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Issue Date:  December 28, 2007

Peace broker pitches a Tent of Nations


“We meet to lay the foundations for the establishment of a new nation: a democratic Palestinian state that will live side by side with Israel in peace and security,” said President Bush on Nov. 27.

Daoud Nassar: "The most effective way to reach peace is meeting people face-to-face. It's possible to resolve grievances in a nonviolent way."

On the day those lofty, overdue words were directed to Israeli Prime Minister Ehud Olmert and Palestinian President Mahmoud Abbas as they met in Annapolis and Washington, someone else was in the nation’s capital trying to lay a foundation. It was Daoud Nassar, a Middle East peacemaker who has been working for years to ease the mistrust between Israelis and his own Palestinians. To date, the results have been small but not so small as to discourage this man of great drive and stout faith.

At 37 and physically trim, the native of Bethlehem is married and the father of three. A Christian who is fluent in Arabic and English, he earned an accounting degree from Bethlehem University and a master’s degree in tourism management from Bielefeld University in Germany.

Of late, some of the tourists he has been managing are visitors to the Nassar family’s ancestral land, a 100-acre hilltop site between Bethlehem and Hebron on the West Bank. The attraction is the Tent of Nations, an enclave that serves as an educational and cultural center for both local Palestinians and Israelis and international visitors.

“The most effective way to reach peace,” Mr. Nassar explained to a group of high school students I teach in Washington, “is meeting people face-to-face. It’s possible to resolve grievances in a nonviolent way.”

It’s no exaggeration to say that such a notion is the magnet that pulled together the Olmert-Abbas meeting. Nor is it too much to argue that if the Israeli government, habitual in violating human rights, is sincere in its claims to want peace, then one place to start is the Tent of Nations and the Nassar family land.

At best, only the barest rudiments of normal living can be found on the Nassar property. “We are not allowed to have electricity or running water in my area of the West Bank,” Mr. Nassar explains. “Israeli officials sanction only development permits for Jewish settlements. We collect rain water during the January to March rainy season.” The Nassar land, purchased in 1916 by Daoud Nassar’s grandfather, is surrounded by Jewish settlements. Plus checkpoints. And more checkpoints.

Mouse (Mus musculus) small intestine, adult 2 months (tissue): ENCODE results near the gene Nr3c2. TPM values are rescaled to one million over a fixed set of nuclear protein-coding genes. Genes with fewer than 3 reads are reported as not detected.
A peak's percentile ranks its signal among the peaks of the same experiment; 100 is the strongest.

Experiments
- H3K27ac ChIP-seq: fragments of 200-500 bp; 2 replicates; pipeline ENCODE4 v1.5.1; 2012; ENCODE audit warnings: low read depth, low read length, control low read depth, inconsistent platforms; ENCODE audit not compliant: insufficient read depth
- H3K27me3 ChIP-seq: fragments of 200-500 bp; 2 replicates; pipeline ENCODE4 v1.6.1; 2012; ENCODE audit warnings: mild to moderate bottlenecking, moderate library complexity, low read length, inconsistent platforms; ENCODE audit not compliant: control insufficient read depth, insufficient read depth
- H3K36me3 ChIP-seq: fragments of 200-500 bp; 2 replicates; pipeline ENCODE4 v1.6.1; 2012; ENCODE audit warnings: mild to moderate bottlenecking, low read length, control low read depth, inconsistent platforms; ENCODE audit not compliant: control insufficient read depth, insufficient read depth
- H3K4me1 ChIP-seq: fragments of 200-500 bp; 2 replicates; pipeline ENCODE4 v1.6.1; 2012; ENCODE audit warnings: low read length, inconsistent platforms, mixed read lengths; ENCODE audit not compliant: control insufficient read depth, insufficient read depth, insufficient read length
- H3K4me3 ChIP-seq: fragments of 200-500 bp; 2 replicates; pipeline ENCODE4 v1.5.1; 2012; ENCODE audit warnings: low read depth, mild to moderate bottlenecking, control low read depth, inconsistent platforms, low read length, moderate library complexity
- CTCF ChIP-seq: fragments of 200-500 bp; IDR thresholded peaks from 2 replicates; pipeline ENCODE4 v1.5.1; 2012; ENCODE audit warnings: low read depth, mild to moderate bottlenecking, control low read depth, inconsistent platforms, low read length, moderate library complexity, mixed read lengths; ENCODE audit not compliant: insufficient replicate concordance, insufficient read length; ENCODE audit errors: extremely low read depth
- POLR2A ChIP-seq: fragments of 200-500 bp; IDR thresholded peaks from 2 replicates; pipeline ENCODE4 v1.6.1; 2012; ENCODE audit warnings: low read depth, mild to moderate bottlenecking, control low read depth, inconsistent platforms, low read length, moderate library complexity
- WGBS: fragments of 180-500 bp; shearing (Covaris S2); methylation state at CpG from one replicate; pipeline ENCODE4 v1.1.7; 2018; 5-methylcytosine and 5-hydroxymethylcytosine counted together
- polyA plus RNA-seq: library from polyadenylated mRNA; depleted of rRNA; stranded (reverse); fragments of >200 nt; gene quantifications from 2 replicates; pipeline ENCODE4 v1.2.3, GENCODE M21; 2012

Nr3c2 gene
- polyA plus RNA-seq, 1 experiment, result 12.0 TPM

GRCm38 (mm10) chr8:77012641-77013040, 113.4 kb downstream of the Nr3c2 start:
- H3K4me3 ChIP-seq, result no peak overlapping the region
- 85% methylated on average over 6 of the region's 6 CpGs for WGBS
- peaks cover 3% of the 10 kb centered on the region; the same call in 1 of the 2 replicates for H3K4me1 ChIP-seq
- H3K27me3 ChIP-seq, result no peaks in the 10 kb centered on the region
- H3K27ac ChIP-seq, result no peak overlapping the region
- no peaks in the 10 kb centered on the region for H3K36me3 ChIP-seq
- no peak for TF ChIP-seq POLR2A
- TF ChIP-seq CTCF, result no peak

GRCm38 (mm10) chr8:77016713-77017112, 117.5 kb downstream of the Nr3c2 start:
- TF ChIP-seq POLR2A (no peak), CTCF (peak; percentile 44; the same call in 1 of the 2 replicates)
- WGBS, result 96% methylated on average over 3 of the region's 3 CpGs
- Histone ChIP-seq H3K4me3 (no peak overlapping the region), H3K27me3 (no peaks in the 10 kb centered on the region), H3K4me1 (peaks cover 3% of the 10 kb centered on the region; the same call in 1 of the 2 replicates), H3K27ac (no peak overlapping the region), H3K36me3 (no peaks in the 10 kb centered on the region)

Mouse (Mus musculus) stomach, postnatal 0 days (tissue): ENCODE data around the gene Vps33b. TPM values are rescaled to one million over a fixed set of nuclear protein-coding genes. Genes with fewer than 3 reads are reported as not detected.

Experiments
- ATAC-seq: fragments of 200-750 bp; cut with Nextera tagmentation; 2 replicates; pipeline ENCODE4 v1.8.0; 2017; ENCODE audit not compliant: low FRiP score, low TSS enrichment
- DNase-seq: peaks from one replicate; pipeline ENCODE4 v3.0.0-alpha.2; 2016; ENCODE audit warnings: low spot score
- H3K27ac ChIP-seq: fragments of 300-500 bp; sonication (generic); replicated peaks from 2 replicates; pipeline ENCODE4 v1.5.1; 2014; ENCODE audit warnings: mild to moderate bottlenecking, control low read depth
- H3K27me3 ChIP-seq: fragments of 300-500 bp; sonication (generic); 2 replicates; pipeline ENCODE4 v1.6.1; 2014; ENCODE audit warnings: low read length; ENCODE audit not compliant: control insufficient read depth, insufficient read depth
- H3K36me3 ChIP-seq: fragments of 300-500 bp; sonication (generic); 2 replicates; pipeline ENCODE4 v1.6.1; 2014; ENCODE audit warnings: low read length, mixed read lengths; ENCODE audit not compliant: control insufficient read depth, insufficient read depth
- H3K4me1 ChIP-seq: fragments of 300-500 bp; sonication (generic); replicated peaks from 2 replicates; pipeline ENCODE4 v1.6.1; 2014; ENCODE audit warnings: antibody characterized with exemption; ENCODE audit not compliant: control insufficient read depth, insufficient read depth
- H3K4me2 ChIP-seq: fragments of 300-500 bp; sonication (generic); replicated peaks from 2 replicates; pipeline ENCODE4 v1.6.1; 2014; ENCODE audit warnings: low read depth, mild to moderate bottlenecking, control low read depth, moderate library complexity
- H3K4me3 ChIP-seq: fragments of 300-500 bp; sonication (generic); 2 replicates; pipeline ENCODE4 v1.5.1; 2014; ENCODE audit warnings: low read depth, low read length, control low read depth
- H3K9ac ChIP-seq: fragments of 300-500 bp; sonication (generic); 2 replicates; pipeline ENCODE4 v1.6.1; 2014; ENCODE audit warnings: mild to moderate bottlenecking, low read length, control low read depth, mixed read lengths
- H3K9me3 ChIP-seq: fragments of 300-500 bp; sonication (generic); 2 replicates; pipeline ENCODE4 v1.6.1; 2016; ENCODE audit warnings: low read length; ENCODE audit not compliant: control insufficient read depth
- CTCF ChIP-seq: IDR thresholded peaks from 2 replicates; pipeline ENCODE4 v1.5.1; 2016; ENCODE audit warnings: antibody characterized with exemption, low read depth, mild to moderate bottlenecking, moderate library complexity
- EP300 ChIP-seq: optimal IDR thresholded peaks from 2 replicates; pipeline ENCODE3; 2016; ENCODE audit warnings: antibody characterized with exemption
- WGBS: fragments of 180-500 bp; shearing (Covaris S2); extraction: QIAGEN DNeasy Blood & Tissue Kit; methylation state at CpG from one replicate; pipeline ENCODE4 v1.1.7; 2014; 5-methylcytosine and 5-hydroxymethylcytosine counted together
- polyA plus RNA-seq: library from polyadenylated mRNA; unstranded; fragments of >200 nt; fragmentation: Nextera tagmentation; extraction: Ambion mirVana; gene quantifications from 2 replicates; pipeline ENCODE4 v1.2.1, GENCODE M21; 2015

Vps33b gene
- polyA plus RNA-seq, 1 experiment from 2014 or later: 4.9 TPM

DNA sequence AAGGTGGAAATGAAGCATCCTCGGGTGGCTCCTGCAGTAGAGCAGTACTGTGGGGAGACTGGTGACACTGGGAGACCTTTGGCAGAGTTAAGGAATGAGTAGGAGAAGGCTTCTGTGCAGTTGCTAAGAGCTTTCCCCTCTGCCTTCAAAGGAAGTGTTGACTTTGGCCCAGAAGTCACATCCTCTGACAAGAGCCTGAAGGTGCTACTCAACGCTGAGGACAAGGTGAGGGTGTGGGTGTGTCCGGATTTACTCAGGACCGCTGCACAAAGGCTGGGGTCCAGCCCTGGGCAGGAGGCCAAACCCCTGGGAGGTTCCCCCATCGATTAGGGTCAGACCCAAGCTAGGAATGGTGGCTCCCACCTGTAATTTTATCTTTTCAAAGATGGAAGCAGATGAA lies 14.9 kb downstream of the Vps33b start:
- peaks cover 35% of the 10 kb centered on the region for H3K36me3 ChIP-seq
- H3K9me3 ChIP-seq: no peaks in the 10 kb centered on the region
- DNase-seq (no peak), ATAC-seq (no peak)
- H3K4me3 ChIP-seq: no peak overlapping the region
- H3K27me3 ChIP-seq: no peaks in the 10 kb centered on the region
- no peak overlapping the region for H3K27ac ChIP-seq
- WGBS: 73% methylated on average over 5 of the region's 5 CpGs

Until the Olmert government relinquishes the West Bank, which is the essential dynamic for the needed two-state solution, the Tent of Nations is likely to remain only that: makeshift tents, not a functioning facility with the basics and maybe a luxury or two like a dance floor when it’s time for celebrating breakthroughs for reconciliation.

Daoud Nassars’s connection to the United States, and the host of his visit, is Mark Braverman, a Columbia- and Harvard-educated psychologist with a practice in Bethesda, Md. A Jew with family roots in Israel, he visited the Tent of Nations in the summer of 2006. He returned to Israel and the West Bank last July, leading a delegation from the Interfaith Peace-Builders, a Washington nonprofit with ties to the Fellowship of Reconciliation. A friendship developed with Nassar. “I saw the real situation on the ground,” said Mr. Braverman. “Most Jewish Americans who go to Israel get the tourist tour and the one-sided story on how Israel is defending itself against the terrorist Arabs. My experience with the Nassar family and countless other Palestinians -- from villagers to educators -- has convinced me that the opposite is true. The Israeli occupation is the barrier to peace.”

You’d think the Olmert government would want to bolster a Palestinian like Daoud Nassar, a man of nonviolence, instead of bullying him with the pettiness of denying him electricity and water. It’s a policy of collective punishment, seen on a larger scale in Gaza and its one and a half million Palestinians.

By bringing his message and heroic witness to the United States, Mr. Nassar intends to enlist Americans in his just cause. The next time U.S. peace brokers are in the Middle East, they might drop by the Tent of Nations. Daoud Nassar has plenty to tell them. And show. He can give the visitors a shovel and bring them to his vineyard to plant olive trees. “Planting,” he says, “is a powerful sign that there is still hope for peace and justice.”

Trees and peace. Call them growth industries.

Colman McCarthy teaches peace studies at colleges and high schools in the Washington area.

National Catholic Reporter, December 28, 2007

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